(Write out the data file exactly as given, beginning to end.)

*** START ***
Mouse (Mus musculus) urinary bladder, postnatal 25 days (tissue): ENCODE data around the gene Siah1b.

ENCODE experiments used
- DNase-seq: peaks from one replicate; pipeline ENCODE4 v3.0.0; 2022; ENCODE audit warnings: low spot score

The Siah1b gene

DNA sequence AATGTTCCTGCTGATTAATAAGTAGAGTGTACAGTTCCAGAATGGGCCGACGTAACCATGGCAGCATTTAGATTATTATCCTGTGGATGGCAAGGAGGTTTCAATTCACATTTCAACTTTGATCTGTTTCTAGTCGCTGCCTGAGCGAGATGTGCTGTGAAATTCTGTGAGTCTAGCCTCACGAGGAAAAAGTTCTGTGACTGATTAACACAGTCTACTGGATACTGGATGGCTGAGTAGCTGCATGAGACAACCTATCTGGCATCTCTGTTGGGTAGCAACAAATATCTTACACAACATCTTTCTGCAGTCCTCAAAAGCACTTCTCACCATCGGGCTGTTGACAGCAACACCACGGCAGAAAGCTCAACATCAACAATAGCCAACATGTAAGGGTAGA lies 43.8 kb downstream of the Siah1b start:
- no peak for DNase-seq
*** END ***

Mouse (Mus musculus) urinary bladder, postnatal 25 days (tissue): ENCODE data around the gene Siah1b.

ENCODE experiments used
- DNase-seq: peaks from one replicate; pipeline ENCODE4 v3.0.0; 2022; ENCODE audit warnings: low spot score

The Siah1b gene

DNA sequence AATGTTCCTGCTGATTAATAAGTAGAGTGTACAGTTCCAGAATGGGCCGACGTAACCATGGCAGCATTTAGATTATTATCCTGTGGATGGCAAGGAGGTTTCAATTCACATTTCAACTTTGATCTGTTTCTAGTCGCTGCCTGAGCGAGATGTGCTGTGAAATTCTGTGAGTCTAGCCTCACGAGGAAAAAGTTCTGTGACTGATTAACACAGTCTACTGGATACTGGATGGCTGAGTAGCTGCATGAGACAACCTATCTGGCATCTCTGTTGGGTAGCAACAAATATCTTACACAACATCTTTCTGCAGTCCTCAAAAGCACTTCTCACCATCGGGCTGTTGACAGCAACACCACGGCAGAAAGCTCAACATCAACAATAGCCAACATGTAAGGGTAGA lies 43.8 kb downstream of the Siah1b start:
- no peak for DNase-seq